The other day, I stopped at one of those free blood pressure checks you often see in drugstores. It had been awhile since I checked my blood pressure. It put my left arm in the cuff and pushed the button. A few seconds (or is it minutes?) later, my blood pressure read 117/78. My pulse read 56. I generally have low blood pressure, even in my carnivore days. It was the pulse that surprised me. This wasn’t my pulse when in the morning that I took when I woke up. This was my pulse after filling my grocery cart at Kroger and figuring out how to get it home without a car.
The low pulse I see as a benefit to being car free and meat free. My walking, bicycling and running have all strengthened my heart so it doesn’t have to work as hard to circulate blood through my body.
Something else I saw on the machine got me thinking. A sign on the machine said to exercise three times a week. Later that day or maybe it was the day before, the blog Car Free Days showed up in my inbox. The blog’s writer referenced this NPR report on parents scheduling exercise time for their children.
The NPR report looked at two families. One owns a car and the parents travel back and forth across town taking their kids to soccer and other sports practices. The other family does not own a car and the parents and their children ride bicycles to school, soccer and other practices. The point being the family with the car has to schedule time for their children to be physically active, while the family without a car does not. Physical activity is built into their day.
I run because I enjoy it. I want to run a marathon in the fall. I did not start running until the fall of 2007 after listening to my brother and brother-in-law talk about the virtues of running, and how my brother had taken a PE class in college (he was a history teacher with a PE endorsement) in which the teacher told the students to never make kids run as punishment. Running is enjoyable. Watch little kids run. Look at their smiles. We, to quote Bruce Springsteen and Christopher McDougall, were born to run.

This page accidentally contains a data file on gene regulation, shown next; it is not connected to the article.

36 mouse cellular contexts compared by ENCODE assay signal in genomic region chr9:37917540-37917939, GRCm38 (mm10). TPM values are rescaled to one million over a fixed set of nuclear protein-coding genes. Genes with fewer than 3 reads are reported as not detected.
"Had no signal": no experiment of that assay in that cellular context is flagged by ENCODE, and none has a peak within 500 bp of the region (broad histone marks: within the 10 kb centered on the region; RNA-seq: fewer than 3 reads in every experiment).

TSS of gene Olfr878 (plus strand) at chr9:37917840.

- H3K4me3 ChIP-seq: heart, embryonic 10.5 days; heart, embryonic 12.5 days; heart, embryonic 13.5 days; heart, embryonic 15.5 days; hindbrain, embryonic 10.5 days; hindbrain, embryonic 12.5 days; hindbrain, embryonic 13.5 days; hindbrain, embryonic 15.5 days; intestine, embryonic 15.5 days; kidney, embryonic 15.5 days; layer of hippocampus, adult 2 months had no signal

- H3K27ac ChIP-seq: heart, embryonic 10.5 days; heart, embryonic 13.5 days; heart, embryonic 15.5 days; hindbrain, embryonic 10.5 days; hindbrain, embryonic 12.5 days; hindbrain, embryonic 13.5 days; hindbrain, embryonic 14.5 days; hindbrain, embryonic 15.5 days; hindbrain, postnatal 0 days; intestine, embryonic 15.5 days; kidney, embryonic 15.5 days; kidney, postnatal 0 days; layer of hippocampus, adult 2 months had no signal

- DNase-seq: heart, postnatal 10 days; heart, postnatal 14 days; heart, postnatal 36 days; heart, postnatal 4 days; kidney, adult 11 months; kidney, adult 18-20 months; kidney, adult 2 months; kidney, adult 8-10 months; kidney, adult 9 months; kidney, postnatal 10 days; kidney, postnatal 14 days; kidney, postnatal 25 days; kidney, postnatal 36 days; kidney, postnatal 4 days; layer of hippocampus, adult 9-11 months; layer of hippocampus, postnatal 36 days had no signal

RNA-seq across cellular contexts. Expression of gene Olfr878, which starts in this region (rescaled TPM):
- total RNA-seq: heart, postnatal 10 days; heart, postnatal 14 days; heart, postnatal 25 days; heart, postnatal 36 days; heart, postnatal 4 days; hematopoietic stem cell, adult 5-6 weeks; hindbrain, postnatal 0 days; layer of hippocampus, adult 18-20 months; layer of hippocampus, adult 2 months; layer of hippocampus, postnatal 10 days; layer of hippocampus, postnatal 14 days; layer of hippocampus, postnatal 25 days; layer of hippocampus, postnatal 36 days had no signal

But I don’t have to run. I have exercise built into my daily routine. I ride my bicycle to work — a 3-mile roundtrip. I come home for dinner most days, so five days a week, I ride at least 6 miles. Now, that’s not going to get me in the Tour de France or even prepare to ride a century, but it does get me to and from work without sitting on my arse listening to ESPN Radio while I drive that mile and a half in a car.
My daily exercise doesn’t end there. I often walk my son to the library, to religious ed classes at church, to church, to the bus stop, to the science museum. He is not real proficient on his bike yet, and so we walk places. Hopefully, this by this summer his confidence on his bike improves to the point that we can ride to many of these places together.
We also have two dogs. And they sure are better behaved when they get regular exercise, so we take them for walks.
My point is that I have exercise built into my routine. I don’t need to make an appointment to get my exercise. And my son’s activity level is pretty high. Yes, he sometime spends too much time in front of a computer. One of the perils of homeschooling in the digital age, I’m afraid. And, yes, he can be reluctant to go outdoors when it’s cold. But he likes being car free, most of the time. And he tells me he’s going to ride his bike to Kansas.
I am reminded of this photo: